As the period fixed for our marriage drew nearer, whether from cowardice or a prophetic feeling, I felt my heart sink within me. But I concealed my feelings by an appearance of hilarity, that brought smiles and joy to the countenance of my father, but hardly deceived the ever-watchful and nicer eye of Elizabeth. She looked forward to our union with placid contentment, not unmingled with a little fear, which past misfortunes had impressed, that what now appeared certain and tangible happiness might soon dissipate into an airy dream, and leave no trace but deep and everlasting regret.

Preparations were made for the event; congratulatory visits were received; and all wore a smiling appearance. I shut up, as well as I could, in my own heart the anxiety that preyed there, and entered with seeming earnestness into the plans of my father, although they might only serve as the decorations of my tragedy. A house was purchased for us near Cologny, by which we should enjoy the pleasures of the country, and yet be so near Geneva as to see my father every day; who would still reside within the walls, for the benefit of Ernest, that he might follow his studies at the schools.

In the mean time, I took every precaution to defend my person, in case the fiend should openly attack me. I carried pistols and a dagger constantly about me, and was ever on the watch to prevent artifice; and by these means gained a greater degree of tranquillity. Indeed, as the period approached, the threat appeared more as a delusion, not to be regarded as worthy to disturb my peace, while the happiness I hoped for in my marriage wore a greater appearance of certainty, as the day fixed for its solemnization drew nearer, and I heard it continually spoken of as an occurrence which no accident could possibly prevent.

Elizabeth seemed happy; my tranquil demeanor contributed greatly to calm her mind. But on the day that was to fulfil my wishes and my destiny, she was melancholy, and a presentiment of evil pervaded her; and perhaps also she thought of the dreadful secret which I had promised to reveal to her the following day. My father was in the mean time overjoyed, and, in the bustle of preparation, only observed in the melancholy of his niece the diffidence of a bride.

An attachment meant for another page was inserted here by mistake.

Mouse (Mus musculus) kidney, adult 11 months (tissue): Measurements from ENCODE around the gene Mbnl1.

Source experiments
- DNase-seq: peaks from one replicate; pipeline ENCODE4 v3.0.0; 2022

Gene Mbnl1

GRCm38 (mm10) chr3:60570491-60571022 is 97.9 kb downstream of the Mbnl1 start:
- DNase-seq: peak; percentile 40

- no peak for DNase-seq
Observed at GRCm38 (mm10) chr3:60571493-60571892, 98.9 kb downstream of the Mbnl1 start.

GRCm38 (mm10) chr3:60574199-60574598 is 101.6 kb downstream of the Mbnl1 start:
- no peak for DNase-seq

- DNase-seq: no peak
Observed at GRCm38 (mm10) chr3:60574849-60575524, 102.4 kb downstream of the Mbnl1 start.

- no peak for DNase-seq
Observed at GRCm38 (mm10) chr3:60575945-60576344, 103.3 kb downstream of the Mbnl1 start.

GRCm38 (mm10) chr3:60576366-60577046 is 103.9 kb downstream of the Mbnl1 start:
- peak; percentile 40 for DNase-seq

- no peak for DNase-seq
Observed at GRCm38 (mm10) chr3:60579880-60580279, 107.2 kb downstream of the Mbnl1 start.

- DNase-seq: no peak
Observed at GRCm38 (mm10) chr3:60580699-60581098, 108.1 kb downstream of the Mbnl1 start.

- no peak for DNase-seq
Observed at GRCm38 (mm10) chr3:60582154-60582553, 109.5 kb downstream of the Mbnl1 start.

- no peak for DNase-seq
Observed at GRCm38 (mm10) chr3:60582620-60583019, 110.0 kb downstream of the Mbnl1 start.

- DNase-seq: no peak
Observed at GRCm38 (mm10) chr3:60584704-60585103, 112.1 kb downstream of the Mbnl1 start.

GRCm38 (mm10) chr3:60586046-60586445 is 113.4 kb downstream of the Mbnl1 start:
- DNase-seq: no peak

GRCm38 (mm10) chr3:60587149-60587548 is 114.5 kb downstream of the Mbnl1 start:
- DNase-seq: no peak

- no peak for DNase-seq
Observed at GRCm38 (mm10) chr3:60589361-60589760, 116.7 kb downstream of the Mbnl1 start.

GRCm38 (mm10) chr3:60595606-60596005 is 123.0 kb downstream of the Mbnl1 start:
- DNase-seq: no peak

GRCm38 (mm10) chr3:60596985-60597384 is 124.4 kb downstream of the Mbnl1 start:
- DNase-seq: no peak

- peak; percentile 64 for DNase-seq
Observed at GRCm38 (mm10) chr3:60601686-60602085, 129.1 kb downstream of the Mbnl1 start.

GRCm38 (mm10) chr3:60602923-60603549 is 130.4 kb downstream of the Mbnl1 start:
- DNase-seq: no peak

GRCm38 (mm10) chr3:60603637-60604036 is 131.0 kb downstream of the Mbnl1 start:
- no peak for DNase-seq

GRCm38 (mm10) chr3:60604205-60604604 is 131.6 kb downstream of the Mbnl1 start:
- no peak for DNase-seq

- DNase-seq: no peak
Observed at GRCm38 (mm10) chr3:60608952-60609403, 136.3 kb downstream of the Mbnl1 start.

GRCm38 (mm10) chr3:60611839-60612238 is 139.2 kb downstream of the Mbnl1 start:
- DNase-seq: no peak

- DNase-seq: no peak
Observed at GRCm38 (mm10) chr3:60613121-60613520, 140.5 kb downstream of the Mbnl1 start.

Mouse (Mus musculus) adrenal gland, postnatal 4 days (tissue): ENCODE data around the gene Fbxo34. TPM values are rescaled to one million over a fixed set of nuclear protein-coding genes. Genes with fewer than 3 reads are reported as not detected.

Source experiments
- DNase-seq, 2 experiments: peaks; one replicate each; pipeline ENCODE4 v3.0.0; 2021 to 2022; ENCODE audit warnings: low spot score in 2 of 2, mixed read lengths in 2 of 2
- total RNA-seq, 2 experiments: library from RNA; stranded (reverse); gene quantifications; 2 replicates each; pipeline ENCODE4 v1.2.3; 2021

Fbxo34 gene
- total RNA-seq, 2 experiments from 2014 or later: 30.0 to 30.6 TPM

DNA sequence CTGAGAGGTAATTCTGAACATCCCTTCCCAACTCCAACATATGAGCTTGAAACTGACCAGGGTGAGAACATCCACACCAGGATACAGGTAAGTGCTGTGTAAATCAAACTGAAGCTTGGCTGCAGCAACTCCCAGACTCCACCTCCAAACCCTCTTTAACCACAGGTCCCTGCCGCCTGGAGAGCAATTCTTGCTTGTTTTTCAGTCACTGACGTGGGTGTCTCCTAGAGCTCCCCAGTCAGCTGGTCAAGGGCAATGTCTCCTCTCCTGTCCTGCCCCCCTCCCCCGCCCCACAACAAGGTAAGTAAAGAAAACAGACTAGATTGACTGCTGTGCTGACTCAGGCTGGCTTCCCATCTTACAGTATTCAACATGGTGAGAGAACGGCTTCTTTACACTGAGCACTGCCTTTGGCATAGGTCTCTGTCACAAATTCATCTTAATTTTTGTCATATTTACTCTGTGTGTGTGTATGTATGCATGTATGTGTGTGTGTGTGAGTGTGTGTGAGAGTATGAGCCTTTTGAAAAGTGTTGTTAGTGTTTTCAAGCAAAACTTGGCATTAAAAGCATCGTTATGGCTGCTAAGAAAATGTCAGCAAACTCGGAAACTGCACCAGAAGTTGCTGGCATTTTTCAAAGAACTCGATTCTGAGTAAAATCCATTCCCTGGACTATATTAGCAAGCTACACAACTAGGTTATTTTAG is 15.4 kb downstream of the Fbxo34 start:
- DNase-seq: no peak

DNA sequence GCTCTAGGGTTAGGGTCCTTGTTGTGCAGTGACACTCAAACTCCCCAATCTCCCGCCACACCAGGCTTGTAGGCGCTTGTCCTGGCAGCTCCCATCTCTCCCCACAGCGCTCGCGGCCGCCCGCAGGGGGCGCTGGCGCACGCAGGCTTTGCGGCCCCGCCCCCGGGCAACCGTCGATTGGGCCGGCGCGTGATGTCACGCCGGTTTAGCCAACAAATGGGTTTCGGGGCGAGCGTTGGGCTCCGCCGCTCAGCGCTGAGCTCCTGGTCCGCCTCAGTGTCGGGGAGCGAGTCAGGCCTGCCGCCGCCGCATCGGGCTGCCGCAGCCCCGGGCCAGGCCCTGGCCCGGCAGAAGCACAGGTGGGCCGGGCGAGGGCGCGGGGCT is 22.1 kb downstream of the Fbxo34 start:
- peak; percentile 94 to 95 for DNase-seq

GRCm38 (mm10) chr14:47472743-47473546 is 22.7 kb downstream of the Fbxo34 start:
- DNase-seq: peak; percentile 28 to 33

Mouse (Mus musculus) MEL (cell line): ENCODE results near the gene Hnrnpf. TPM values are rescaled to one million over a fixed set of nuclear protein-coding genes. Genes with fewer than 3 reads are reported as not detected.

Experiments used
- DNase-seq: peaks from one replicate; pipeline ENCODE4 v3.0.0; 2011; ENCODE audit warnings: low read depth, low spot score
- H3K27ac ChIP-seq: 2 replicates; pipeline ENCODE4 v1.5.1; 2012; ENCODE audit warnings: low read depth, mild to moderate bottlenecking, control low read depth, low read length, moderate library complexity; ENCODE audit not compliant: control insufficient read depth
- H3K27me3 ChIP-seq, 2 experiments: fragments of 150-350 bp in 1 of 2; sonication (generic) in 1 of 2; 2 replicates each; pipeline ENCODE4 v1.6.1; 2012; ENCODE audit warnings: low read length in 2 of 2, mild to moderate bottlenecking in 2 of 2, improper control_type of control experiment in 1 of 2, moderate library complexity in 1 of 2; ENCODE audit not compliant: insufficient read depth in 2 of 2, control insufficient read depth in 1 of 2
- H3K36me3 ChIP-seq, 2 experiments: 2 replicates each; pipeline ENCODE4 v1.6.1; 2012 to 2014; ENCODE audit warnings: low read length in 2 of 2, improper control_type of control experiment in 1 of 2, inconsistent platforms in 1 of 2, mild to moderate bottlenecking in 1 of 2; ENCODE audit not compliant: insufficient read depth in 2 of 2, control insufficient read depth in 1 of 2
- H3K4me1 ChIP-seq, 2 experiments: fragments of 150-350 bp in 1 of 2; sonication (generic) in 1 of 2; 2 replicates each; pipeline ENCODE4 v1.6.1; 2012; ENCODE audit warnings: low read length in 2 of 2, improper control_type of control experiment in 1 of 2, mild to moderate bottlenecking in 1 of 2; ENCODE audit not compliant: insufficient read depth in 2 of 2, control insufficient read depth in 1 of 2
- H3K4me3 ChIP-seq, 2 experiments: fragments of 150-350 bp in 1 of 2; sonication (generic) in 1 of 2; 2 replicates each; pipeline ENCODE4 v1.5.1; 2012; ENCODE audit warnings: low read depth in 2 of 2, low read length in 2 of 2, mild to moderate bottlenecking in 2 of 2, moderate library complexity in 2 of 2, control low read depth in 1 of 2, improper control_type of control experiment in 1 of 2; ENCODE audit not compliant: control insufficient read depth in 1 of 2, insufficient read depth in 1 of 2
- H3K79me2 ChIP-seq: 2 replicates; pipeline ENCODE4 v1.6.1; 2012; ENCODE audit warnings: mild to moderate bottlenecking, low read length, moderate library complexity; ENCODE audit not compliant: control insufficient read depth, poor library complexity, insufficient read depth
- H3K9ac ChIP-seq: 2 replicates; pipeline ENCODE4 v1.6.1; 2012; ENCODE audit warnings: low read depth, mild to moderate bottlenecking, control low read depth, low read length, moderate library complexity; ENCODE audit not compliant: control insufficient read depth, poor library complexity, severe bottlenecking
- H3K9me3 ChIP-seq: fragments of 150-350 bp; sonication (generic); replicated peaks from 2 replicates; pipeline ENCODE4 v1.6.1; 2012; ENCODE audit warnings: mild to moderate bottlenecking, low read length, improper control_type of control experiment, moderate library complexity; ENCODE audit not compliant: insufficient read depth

After the ceremony was performed, a large party assembled at my father's; but it was agreed that Elizabeth and I should pass the afternoon and night at Evian, and return to Cologny the next morning. As the day was fair, and the wind favorable, we resolved to go by water.

Those were the last moments of my life during which I enjoyed the feeling of happiness. We passed rapidly along: the sun was hot, but we were sheltered from its rays by a kind of canopy, while we enjoyed the beauty of the scene, sometimes on one side of the lake, where we saw Mont Salêve, the pleasant banks of Montalègre, and at a distance, surmounting all, the beautiful Mont Blanc, and the assemblage of snowy mountains that in vain endeavor to emulate her; sometimes coasting the opposite banks, we saw the mighty Jura opposing its dark side to the ambition that would quit its native country, and an almost insurmountable barrier to the invader who should wish to enslave it.

I took the hand of Elizabeth : "You are sorrowful, my love. Ah! if you knew what I have suffered, and what I may yet endure, you would endeavor to let me taste the quiet, and freedom from despair, that this one day at least permits me to enjoy."

"Be happy, my dear Victor," replied Elizabeth; "there is, I hope, nothing to distress you; and be assured that if a lively joy is not painted in my face, my heart is contented. Something whispers to me not to depend too much on the prospect that is

opened before us; but I will not listen to such a sinister voice. Observe how fast we move along, and how the clouds, which sometimes obscure and sometimes rise above the dome of Mont Blanc, render this scene of beauty still more interesting. Look also at the innumerable fish that are swimming in the clear waters, where we can distinguish every pebble that lies at the bottom. What a divine day! how happy and serene all nature appears!"